Wednesday, March 09, 2011

Scientific Thinking Is Unnatural

Dr. Orzel is right in his assertion that everyone is capable of figuring things out, but it seems to me that's only half of what constitutes "scientific thinking". What do we make of people who are capable of cooking without a recipe, or doing a crossword puzzle, or repairing a car, but still believe in angels or UFOs or that the Earth was poofed into existence 6000 years ago? These people have all the cognitive machinery which Dr. Orzel outlines in his post while, at the same time, believing things which are clearly unscientific.

My contention is that "thinking scientifically" involves not only the practical application of knowledge but also the rejection of non-scientific concepts. The Romans and Egyptians engaged in some tremendous feats of practical (and not so practical) engineering, but they also left their intellectual descendants with encumbering, pre-scientific baggage such as Galenic medicine. It wasn't until the Enlightenment started rejecting received wisdom, supernatural explanations, and religious dogma (which were often one in the same) that we really started to make progress in terms of the development of modern science.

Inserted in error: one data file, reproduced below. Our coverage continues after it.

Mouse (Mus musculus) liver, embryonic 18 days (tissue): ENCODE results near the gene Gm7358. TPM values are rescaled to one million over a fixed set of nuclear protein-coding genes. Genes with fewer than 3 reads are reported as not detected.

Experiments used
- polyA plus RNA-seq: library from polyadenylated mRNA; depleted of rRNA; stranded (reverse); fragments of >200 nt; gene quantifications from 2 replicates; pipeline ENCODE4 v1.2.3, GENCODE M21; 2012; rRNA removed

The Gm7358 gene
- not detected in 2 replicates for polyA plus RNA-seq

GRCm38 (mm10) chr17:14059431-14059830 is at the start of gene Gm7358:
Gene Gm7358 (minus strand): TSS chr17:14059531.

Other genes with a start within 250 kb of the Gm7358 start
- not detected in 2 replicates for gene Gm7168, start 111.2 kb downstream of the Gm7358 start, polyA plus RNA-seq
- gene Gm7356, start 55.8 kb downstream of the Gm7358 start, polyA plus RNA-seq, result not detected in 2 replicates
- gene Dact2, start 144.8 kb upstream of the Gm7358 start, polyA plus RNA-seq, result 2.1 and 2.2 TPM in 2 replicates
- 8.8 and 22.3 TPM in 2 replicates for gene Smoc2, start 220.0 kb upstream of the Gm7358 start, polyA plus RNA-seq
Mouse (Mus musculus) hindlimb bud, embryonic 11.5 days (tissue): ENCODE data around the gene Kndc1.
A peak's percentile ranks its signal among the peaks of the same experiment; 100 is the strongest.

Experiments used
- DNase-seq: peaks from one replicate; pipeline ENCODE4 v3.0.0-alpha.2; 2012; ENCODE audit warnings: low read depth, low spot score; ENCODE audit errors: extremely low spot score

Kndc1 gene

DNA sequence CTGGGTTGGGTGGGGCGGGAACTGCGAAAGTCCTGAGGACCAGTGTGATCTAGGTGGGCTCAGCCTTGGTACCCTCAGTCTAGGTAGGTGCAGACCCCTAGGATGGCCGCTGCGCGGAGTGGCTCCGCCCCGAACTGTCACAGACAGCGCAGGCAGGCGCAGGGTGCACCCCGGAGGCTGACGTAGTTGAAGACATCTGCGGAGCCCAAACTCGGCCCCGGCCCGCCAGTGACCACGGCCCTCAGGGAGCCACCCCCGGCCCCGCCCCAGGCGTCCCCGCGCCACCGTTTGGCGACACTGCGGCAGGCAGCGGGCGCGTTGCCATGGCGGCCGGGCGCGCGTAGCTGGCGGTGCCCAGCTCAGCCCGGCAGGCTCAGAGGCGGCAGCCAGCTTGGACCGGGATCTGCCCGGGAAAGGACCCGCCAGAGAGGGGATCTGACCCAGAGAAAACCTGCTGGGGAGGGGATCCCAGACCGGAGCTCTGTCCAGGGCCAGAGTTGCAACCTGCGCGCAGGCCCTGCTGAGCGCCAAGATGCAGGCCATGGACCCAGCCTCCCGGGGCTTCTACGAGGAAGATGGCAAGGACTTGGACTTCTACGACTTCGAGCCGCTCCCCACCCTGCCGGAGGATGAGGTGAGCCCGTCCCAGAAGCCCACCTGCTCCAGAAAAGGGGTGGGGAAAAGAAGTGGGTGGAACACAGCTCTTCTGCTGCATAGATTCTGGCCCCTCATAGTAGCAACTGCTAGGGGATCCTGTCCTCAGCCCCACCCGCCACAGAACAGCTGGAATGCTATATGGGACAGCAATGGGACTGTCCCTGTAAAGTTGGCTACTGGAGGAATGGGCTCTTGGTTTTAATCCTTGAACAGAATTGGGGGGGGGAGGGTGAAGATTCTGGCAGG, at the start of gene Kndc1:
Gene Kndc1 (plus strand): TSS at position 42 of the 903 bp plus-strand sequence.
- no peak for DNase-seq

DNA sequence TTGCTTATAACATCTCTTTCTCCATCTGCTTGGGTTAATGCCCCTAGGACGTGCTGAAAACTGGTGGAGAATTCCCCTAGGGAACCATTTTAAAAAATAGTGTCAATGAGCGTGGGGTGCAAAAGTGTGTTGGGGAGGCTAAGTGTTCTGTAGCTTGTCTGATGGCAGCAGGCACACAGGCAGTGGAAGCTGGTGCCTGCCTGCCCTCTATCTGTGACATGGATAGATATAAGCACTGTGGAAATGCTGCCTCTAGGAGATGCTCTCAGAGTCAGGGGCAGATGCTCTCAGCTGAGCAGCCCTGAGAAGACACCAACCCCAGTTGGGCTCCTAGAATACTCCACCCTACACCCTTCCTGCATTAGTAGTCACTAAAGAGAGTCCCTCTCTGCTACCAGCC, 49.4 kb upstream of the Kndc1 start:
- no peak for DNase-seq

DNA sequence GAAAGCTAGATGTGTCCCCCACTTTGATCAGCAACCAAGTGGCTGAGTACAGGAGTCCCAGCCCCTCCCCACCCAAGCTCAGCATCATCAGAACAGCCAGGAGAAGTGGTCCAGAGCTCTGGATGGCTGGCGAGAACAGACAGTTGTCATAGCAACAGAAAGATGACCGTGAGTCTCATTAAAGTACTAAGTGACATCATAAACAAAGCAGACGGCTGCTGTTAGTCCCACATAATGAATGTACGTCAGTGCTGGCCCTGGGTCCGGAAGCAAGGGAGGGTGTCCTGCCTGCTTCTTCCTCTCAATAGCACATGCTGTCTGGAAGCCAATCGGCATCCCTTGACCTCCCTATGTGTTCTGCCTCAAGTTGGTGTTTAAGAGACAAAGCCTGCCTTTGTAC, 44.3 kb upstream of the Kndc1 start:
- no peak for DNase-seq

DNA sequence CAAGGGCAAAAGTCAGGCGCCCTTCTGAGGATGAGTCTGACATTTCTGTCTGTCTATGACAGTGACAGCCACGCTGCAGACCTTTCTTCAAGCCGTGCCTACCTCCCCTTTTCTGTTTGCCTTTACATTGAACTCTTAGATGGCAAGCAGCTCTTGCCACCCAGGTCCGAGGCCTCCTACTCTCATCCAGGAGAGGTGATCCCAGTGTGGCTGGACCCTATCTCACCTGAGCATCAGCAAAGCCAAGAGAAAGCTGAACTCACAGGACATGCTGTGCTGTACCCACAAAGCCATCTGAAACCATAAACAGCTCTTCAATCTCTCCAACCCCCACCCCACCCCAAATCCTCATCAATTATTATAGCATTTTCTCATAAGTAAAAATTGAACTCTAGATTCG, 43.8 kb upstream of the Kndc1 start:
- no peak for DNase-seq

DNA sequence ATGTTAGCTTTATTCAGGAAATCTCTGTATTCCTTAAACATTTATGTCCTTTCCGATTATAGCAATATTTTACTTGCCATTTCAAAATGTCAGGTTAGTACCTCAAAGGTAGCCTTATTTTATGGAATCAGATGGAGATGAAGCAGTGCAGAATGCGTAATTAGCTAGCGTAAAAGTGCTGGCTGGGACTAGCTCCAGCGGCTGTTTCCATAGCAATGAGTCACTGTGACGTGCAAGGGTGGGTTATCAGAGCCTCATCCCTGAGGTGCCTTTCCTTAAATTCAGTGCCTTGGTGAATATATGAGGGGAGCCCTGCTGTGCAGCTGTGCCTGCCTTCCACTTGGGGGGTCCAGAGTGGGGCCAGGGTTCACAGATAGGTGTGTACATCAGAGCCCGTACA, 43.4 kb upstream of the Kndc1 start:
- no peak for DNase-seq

The human brain is a truly amazing piece of machinery, but in some ways it's ill-suited for science. It's vulnerable to epistemic entrenchment, has all sorts of cognitive biases, and is susceptible to an endless list of logical fallacies. Recognizing and compensating for these shortcomings requires, in the very least, the cultivation of a consistently skeptical mindset. In that regard scientific thinking is a learned, rather than innate, behavior.

So Dr. Orzel's analogies are fine as far as they go, but they don't address one of the major requirements of scientific thinking i.e. the willingness to change your opinion in the face of new information. Finding a better bearnaise recipe doesn't mean that you have to reevaluate your relationship to the universe; discovering that humans are hairy apes of no special merit on a ball of rock hurtling through empty space, on the other hand, may require you to do so. Scientific thinking requires that you accept the latter, however unpleasant it may be, because of the weight of evidence. And that, ladies and gentlemen, is why I say that scientific thinking is unnatural, because the bulk of humanity simply refuses to do so.


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